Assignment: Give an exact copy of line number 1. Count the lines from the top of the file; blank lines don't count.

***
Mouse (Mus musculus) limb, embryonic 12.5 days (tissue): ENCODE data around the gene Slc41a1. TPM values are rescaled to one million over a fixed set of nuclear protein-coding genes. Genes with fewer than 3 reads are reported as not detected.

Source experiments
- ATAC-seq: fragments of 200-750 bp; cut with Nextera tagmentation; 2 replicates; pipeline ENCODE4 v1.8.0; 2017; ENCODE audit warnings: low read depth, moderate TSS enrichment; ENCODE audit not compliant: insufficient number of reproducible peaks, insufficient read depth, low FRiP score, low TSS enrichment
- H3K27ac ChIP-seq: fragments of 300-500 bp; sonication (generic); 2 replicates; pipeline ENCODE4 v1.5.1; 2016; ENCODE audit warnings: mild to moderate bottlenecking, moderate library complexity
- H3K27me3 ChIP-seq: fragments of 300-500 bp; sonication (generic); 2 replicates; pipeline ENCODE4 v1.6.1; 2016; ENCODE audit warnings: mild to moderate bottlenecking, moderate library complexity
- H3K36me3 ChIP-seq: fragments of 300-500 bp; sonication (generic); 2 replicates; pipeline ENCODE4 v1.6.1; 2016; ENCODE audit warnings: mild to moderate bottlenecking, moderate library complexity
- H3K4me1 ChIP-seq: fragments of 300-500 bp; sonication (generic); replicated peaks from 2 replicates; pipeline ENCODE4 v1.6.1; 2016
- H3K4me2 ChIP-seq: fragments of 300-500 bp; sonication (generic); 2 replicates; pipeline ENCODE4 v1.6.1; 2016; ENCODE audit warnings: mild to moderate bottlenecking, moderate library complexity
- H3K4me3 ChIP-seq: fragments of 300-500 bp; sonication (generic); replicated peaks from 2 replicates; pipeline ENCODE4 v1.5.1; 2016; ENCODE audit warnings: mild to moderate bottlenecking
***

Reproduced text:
Mouse (Mus musculus) limb, embryonic 12.5 days (tissue): ENCODE data around the gene Slc41a1. TPM values are rescaled to one million over a fixed set of nuclear protein-coding genes. Genes with fewer than 3 reads are reported as not detected.